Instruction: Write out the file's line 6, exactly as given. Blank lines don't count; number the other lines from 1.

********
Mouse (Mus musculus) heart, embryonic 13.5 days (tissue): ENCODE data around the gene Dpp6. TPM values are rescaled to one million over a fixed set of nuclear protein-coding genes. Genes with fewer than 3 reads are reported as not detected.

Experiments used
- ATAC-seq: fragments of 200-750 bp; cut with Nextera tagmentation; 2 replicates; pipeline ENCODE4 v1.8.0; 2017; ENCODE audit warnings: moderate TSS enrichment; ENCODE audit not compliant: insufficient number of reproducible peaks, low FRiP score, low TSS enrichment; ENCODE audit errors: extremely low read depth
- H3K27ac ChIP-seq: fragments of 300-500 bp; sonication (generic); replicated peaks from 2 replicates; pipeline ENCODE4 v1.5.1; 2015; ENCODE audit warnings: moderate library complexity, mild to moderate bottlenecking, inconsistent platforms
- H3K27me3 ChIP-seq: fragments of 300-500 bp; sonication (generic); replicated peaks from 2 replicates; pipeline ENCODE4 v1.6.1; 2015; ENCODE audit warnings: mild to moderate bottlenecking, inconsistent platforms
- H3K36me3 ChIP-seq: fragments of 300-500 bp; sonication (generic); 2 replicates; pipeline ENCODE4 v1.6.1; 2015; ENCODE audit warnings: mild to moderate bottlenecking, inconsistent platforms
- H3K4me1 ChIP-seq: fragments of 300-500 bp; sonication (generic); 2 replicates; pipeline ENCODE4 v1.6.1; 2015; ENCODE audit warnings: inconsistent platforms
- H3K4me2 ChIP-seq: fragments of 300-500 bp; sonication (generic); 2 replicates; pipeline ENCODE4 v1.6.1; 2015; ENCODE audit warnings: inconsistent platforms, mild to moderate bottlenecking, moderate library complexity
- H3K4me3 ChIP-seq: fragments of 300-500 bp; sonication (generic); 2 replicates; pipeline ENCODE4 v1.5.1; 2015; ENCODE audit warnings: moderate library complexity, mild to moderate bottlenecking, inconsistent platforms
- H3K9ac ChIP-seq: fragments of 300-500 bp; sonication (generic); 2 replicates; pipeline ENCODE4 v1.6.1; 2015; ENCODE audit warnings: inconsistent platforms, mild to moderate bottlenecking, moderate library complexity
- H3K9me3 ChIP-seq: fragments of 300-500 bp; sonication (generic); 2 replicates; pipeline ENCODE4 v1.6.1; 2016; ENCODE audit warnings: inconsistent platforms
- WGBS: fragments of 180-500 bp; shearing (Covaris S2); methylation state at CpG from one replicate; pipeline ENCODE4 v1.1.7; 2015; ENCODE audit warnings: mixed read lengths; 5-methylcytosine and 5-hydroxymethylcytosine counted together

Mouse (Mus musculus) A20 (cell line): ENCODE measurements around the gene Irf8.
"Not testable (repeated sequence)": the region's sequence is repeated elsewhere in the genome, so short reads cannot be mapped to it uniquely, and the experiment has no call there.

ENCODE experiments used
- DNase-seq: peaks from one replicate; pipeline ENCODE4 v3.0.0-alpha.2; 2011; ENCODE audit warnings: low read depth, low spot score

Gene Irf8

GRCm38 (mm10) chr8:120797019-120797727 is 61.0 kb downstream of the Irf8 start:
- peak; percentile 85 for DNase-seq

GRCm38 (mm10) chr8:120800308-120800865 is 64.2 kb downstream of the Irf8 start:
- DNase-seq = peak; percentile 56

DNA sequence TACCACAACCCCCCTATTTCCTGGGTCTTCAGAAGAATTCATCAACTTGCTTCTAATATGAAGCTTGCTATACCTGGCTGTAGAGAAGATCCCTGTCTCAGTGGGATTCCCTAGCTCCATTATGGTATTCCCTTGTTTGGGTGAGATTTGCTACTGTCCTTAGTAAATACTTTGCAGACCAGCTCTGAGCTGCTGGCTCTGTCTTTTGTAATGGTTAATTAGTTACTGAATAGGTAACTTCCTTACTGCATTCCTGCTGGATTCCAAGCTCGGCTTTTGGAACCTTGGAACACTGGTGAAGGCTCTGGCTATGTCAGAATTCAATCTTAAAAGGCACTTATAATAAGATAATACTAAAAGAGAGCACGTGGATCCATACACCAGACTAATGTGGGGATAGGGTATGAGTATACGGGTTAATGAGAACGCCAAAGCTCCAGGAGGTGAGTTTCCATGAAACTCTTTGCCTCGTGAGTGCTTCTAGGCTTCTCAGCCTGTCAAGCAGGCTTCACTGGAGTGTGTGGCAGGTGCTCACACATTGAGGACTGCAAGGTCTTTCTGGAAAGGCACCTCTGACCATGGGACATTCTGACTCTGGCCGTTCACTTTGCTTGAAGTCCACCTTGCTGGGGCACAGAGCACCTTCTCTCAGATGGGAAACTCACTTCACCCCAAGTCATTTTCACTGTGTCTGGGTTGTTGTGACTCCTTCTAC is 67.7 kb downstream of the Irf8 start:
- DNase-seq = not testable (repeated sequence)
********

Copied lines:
- H3K36me3 ChIP-seq: fragments of 300-500 bp; sonication (generic); 2 replicates; pipeline ENCODE4 v1.6.1; 2015; ENCODE audit warnings: mild to moderate bottlenecking, inconsistent platforms